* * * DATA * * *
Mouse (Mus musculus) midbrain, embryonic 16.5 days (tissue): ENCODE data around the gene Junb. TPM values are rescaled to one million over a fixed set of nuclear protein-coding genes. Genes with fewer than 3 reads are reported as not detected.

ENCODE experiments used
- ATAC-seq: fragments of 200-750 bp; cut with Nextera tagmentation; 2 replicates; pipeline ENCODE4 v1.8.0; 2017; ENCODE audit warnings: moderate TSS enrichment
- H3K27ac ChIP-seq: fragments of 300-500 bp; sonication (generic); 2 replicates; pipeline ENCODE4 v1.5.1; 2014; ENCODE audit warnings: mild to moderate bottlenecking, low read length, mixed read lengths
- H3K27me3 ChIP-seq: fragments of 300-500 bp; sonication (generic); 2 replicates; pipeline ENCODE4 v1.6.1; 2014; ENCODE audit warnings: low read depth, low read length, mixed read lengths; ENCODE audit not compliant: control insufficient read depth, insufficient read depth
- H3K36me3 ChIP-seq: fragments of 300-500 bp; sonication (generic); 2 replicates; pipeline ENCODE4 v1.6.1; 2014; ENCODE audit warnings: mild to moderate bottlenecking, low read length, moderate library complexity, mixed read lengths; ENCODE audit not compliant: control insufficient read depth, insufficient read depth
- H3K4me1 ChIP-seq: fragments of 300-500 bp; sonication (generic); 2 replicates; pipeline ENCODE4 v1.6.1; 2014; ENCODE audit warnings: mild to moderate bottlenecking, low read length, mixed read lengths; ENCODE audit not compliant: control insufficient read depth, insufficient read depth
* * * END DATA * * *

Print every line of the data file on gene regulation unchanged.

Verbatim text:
Mouse (Mus musculus) midbrain, embryonic 16.5 days (tissue): ENCODE data around the gene Junb. TPM values are rescaled to one million over a fixed set of nuclear protein-coding genes. Genes with fewer than 3 reads are reported as not detected.

ENCODE experiments used
- ATAC-seq: fragments of 200-750 bp; cut with Nextera tagmentation; 2 replicates; pipeline ENCODE4 v1.8.0; 2017; ENCODE audit warnings: moderate TSS enrichment
- H3K27ac ChIP-seq: fragments of 300-500 bp; sonication (generic); 2 replicates; pipeline ENCODE4 v1.5.1; 2014; ENCODE audit warnings: mild to moderate bottlenecking, low read length, mixed read lengths
- H3K27me3 ChIP-seq: fragments of 300-500 bp; sonication (generic); 2 replicates; pipeline ENCODE4 v1.6.1; 2014; ENCODE audit warnings: low read depth, low read length, mixed read lengths; ENCODE audit not compliant: control insufficient read depth, insufficient read depth
- H3K36me3 ChIP-seq: fragments of 300-500 bp; sonication (generic); 2 replicates; pipeline ENCODE4 v1.6.1; 2014; ENCODE audit warnings: mild to moderate bottlenecking, low read length, moderate library complexity, mixed read lengths; ENCODE audit not compliant: control insufficient read depth, insufficient read depth
- H3K4me1 ChIP-seq: fragments of 300-500 bp; sonication (generic); 2 replicates; pipeline ENCODE4 v1.6.1; 2014; ENCODE audit warnings: mild to moderate bottlenecking, low read length, mixed read lengths; ENCODE audit not compliant: control insufficient read depth, insufficient read depth